With live performances returning, orchestras expand digital media beyond concert videos and streams

Posted on: November 8, 2021

Video still from the the San Francisco Symphony’s latest SoundBox program, curated by pianist Jeremy Denk. Photo: courtesy SF Symphony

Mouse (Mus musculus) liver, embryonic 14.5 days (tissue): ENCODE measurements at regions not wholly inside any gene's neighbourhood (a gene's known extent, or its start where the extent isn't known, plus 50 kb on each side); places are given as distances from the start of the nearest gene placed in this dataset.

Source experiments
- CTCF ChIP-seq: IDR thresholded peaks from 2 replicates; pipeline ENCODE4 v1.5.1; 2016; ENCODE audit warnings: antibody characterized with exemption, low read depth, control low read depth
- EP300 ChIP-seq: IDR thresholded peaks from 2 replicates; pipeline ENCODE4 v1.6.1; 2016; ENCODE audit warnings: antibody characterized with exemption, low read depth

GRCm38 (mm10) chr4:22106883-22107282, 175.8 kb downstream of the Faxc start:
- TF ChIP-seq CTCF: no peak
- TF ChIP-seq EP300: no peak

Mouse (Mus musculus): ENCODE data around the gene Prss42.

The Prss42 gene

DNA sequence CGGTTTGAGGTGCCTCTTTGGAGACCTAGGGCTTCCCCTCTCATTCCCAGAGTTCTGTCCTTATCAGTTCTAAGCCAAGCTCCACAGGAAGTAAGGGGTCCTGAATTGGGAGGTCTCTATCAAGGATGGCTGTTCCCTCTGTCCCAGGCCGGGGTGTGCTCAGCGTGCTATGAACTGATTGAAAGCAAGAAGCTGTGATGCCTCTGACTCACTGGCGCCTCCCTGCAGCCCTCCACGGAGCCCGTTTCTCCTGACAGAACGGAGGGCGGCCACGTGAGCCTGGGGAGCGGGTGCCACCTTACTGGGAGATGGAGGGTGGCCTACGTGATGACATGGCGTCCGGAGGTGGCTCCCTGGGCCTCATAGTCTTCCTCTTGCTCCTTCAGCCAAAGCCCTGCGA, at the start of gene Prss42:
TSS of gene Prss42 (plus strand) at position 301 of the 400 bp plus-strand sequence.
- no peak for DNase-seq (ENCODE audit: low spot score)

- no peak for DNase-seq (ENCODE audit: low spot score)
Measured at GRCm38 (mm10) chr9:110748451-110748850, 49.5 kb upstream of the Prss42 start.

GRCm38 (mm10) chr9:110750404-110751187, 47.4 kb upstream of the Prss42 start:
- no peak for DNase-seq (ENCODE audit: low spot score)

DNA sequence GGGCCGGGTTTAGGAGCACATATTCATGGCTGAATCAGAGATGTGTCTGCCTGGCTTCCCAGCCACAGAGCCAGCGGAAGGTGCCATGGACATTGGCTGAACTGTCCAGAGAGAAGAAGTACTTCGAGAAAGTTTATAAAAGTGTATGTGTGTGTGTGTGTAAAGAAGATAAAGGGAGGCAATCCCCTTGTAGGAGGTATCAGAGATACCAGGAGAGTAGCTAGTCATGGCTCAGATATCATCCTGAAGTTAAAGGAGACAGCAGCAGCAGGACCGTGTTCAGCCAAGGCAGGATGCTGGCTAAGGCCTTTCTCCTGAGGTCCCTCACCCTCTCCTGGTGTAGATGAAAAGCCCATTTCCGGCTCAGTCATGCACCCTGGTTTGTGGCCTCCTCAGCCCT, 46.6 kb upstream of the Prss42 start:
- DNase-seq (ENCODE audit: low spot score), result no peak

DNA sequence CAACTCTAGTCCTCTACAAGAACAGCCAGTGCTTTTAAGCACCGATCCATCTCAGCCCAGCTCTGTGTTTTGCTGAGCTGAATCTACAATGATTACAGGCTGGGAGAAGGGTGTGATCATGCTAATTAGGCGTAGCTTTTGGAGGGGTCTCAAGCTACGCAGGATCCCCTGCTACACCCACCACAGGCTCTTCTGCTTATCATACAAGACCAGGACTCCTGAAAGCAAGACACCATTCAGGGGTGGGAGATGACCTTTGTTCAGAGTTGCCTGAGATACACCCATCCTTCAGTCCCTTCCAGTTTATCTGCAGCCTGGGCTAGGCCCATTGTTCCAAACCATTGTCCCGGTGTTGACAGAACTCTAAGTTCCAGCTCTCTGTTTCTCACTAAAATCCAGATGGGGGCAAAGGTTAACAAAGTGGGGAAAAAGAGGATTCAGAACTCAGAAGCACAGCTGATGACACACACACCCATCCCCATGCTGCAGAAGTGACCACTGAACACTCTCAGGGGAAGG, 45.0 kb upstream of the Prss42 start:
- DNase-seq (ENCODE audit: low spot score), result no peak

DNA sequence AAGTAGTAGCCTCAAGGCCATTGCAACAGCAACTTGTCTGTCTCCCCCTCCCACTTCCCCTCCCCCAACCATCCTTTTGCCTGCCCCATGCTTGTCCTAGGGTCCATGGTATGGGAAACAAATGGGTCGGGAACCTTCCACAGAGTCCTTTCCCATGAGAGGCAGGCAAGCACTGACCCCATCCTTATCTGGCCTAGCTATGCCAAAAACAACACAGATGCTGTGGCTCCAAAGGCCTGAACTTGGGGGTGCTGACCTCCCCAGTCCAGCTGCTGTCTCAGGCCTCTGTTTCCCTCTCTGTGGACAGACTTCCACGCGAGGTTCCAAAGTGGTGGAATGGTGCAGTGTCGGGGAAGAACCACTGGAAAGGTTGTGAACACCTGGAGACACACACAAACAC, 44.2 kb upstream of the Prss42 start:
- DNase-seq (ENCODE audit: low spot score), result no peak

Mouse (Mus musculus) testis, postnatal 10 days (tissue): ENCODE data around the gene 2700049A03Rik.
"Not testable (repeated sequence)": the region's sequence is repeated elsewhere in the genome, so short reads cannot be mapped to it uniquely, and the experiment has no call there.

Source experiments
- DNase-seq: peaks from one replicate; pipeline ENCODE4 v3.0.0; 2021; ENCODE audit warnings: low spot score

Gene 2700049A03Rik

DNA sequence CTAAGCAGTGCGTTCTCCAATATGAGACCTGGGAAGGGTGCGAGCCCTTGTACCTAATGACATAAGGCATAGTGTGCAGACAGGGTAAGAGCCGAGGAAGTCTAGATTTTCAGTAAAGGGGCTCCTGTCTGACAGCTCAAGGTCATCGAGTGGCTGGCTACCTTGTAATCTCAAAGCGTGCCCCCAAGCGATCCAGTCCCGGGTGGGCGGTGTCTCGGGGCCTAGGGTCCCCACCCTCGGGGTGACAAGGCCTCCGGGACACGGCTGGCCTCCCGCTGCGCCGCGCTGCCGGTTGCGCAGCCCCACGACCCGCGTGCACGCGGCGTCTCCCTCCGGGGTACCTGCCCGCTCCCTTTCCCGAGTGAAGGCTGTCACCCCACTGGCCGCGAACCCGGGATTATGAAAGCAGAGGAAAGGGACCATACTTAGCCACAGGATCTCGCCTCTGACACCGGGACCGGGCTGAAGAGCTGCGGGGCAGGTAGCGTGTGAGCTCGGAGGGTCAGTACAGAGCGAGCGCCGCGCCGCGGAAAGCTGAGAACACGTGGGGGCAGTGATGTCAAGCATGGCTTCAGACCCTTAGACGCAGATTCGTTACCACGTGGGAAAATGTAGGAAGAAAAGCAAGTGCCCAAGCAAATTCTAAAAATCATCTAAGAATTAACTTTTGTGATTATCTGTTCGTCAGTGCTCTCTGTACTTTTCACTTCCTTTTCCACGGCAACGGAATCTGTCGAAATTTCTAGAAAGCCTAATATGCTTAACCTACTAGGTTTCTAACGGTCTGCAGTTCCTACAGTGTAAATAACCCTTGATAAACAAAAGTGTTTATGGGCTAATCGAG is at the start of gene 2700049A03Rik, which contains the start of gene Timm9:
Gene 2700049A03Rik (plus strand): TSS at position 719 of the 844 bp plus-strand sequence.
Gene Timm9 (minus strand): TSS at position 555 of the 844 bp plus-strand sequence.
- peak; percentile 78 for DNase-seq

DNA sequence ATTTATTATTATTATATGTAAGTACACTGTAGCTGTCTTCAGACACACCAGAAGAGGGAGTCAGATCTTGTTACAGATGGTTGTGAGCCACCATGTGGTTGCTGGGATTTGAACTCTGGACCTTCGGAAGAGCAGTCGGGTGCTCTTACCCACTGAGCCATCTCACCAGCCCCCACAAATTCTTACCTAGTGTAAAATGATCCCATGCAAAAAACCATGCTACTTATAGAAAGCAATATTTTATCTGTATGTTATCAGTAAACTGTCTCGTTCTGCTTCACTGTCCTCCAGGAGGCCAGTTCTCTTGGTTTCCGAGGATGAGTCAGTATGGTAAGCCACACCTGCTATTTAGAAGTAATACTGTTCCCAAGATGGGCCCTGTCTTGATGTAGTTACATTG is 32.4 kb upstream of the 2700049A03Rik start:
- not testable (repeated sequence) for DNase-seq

“When orchestras and opera companies were forced to shut their doors in March 2020, they faced an enormous challenge: finding an alternative way to stay connected with their audience. For many, this meant turning to the internet,” writes Tom Jacobs in Tuesday’s (11/2) San Francisco Classical Voice. “Now that audiences are gradually returning, these organizations remain committed to … their online platforms. But the focus … is shifting. The virtual world is now seen as a way to build a far-flung fan base; to collaborate with artists whose work might not be a natural fit for the concert hall; and to provide programming that complements the offerings they are presenting on stage…. Renae Williams Niles, chief content and engagement officer of the Los Angeles Philharmonic, … reports that … the orchestra’s Sound/Stage video series has received more than 4.8 million views. Given that success, she said … ‘The question is, now that we’re back to live performance, what is the role of digital? What does that look like?’… Said Oliver Theil, head of digital innovation at the San Francisco Symphony, … ‘We’re creating content that’s unique to the digital realm…. It is now part and parcel of what we need to be doing going forward.’ ”